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  • Michael Mattias
    replied
    Mike, Mike, Mike..... keeping track of the subscripts or testing if positive or negative is so, so, well, Philistine.....
    Code:
     
    
       REDIM  MyArray (any) 
      ' fill it with all kinds of disparate stuff with "like items" in consecutive element numbers
      ' --------------------------------------------------------   
      ' Pass only subscripts  8  thru 16  to a procedure
     ' ---------------------------------------------------------  
       REDIM WorkArray (8) AT VARPTR(MyArray(8))   ' nine elements starting with subscript 8 
      CALL  InterestedFunction ( WorkArray()) 
    
    FUNCTION InterestedFunction ( W() AS <datatype>) AS something 
    
       FOR Z = LBOUND (W,1) TO UBOUND (W,1) 
         ' processing here:elements 8 thru 16 of original array 
       NEXT
      ....
    No muss, no fuss, no bother.... PLUS you earn seven (7) panache points! Such a Deal!

    MCM

    Leave a comment:


  • Mike Luther
    replied
    More power, but ....

    You can also use string arrays as in:

    RDIM% = 75
    DIM X$(-RDIM% TO +RDIM%)

    DECLARE SUB inputIt (single, single, X$())

    Yes! Minus to plus values in a variable length string
    array. Why that? Well rolling the positive content items
    into the negative content section of the allocated memory
    is a wonderful way to interface two complete mixes of what
    will be eventually in the 'normal' X$() collection we think about as programmers, from a dual logic major file
    operations code work.

    Slush the as now data. Romp the new data into the old
    place in memory. Operate for comparative and finalization
    on the compare/contrast between the positive and negative exact logic in the master array, for the final new data!

    But I warn you, if you ever have to think about portability for PowerBasic to C or C++ code which thinks
    about what we know as simple strings - as character arrays, and then go toward variable length such character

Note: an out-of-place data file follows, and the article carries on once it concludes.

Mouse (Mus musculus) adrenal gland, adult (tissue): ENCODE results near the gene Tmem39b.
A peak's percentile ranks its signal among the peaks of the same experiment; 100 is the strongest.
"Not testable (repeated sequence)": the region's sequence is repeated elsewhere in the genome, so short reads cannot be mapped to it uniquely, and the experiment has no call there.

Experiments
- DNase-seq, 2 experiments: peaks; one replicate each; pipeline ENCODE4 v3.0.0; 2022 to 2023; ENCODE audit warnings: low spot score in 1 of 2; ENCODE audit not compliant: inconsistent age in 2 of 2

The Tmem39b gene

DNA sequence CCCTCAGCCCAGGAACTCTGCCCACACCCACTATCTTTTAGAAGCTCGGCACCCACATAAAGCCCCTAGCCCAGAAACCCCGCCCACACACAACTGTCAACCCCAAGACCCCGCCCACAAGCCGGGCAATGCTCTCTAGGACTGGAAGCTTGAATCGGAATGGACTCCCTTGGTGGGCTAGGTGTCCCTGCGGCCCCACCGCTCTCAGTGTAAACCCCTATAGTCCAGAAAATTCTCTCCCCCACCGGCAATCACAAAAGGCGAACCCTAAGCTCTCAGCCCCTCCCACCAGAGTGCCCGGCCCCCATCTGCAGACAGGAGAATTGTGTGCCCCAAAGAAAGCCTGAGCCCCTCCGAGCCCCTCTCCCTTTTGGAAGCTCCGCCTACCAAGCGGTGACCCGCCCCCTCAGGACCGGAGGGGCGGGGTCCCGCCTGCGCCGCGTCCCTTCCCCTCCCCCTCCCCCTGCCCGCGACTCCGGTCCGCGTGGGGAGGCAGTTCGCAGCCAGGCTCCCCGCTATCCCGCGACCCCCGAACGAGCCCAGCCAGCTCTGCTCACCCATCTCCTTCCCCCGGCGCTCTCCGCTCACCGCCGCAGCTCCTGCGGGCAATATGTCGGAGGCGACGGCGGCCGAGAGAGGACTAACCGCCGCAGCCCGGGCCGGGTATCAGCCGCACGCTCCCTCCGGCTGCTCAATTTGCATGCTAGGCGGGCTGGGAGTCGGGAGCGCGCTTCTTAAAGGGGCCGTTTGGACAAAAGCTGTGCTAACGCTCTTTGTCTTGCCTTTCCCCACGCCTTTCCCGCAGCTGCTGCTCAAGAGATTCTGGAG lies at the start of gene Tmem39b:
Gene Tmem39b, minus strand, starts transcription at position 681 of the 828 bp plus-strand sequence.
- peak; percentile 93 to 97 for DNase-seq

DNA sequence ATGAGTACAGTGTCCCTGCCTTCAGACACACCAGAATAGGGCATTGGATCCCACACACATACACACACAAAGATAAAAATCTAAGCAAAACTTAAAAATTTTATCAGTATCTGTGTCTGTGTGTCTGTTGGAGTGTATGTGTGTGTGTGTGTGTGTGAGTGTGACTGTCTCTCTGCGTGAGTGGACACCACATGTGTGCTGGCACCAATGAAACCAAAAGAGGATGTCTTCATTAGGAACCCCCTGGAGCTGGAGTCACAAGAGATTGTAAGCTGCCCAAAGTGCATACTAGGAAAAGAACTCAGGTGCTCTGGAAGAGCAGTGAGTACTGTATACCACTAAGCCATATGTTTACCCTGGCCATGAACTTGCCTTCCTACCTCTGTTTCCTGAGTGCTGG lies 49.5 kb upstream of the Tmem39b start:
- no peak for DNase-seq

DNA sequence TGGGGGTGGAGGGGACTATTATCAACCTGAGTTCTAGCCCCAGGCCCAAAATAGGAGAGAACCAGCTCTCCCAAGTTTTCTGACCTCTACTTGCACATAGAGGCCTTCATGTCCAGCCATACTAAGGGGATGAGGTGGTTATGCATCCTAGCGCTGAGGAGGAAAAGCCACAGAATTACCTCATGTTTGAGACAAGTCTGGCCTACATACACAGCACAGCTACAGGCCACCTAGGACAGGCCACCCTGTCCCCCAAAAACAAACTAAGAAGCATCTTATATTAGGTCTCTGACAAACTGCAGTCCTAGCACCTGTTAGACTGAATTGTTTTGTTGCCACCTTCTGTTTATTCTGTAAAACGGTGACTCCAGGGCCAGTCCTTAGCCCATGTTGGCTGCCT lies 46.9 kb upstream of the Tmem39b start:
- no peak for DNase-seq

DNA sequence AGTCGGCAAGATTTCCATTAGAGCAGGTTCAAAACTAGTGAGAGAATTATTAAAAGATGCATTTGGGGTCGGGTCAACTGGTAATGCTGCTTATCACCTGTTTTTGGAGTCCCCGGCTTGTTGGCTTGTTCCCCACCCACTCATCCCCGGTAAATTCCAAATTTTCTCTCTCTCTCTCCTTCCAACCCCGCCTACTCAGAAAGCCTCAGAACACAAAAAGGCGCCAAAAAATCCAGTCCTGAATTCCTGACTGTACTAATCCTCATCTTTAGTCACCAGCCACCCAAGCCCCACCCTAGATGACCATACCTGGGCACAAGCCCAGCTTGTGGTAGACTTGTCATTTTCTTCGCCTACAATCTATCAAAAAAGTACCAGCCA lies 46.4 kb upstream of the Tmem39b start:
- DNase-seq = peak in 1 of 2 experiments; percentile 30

arrays forward into object programming in C/C++, you are in for a lot of head scratching. To say nothing if your
    priceless efficient PB code is using X$(-50 TO +50) type memory management design.

    Leave a comment:


  • Michael Mattias
    replied
    To return a value from a procedure in a PBU unit file, you can either pass the variable as a parameter....
    Code:
      DECLARE SUB inputIt (single, single, single, String)  
    
      CALL Inputit (25, 10, 20,nme$) 
      Print nme$
    
    SUB InputIt (l, r, c, N$) Public 
        ....
        N$ =  "hello world"
    .. or make the called procedure a FUNCTION returning that value ...
    Code:
      DECLARE FUNCTION inputIt (single, single, single) AS STRING 
      Nme$ = Inputit (25, 10, 20) 
      Print nme$
    
    FUNCTION InputIt (l, r, c) Public AS STRING 
    
         FUNCTION =  "Hello World"
        ....
    .. or use EXTERNAL variables, but that is IMO poor practice so I'm not going to show you that.

    MCM
    Last edited by Michael Mattias; 26 Feb 2009, 08:17 AM.

    Leave a comment:


  • Walter VanDerwall
    started a topic value from a sub program

    value from a sub program

    Hello

    I'm trying to get a value back from a sub program (nme$). I compile the sub program (pbc -cu inputit), which creates inputit.pbu
    I then compile the main program pbc test


    When the main program prints nme$ its always empty.

    What am i doing wrong?
    Thanks



    main program (test):
    100 link$ "inputit.pbu"
    110 declare sub inputit(single, single single)
    120 call inputit(25,10,20)
    130 print nme$
    140 end


    sub program (inputit):
    100 sub inputit(lgth,row,col) public
    110 blah blah blah
    120 nme$="hello world"
    130 end sub
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